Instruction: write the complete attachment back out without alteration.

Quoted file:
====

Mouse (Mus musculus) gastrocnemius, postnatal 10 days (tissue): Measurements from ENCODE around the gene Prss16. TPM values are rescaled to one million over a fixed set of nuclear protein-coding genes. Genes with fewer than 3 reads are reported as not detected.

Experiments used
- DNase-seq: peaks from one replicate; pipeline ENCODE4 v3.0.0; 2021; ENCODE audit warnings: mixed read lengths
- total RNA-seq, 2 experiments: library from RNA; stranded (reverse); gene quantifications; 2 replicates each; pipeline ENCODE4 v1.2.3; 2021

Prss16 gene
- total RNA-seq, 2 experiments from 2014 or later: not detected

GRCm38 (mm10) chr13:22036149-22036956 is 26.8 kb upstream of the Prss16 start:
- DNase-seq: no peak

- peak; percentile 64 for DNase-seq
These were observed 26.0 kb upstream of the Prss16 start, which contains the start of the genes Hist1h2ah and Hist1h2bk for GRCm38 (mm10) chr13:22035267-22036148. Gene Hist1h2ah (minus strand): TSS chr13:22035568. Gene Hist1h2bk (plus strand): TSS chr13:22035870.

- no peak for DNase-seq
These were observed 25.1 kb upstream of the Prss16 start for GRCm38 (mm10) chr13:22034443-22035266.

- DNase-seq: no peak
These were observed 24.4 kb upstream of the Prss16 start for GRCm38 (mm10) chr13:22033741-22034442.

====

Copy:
Mouse (Mus musculus) gastrocnemius, postnatal 10 days (tissue): Measurements from ENCODE around the gene Prss16. TPM values are rescaled to one million over a fixed set of nuclear protein-coding genes. Genes with fewer than 3 reads are reported as not detected.

Experiments used
- DNase-seq: peaks from one replicate; pipeline ENCODE4 v3.0.0; 2021; ENCODE audit warnings: mixed read lengths
- total RNA-seq, 2 experiments: library from RNA; stranded (reverse); gene quantifications; 2 replicates each; pipeline ENCODE4 v1.2.3; 2021

Prss16 gene
- total RNA-seq, 2 experiments from 2014 or later: not detected

GRCm38 (mm10) chr13:22036149-22036956 is 26.8 kb upstream of the Prss16 start:
- DNase-seq: no peak

- peak; percentile 64 for DNase-seq
These were observed 26.0 kb upstream of the Prss16 start, which contains the start of the genes Hist1h2ah and Hist1h2bk for GRCm38 (mm10) chr13:22035267-22036148. Gene Hist1h2ah (minus strand): TSS chr13:22035568. Gene Hist1h2bk (plus strand): TSS chr13:22035870.

- no peak for DNase-seq
These were observed 25.1 kb upstream of the Prss16 start for GRCm38 (mm10) chr13:22034443-22035266.

- DNase-seq: no peak
These were observed 24.4 kb upstream of the Prss16 start for GRCm38 (mm10) chr13:22033741-22034442.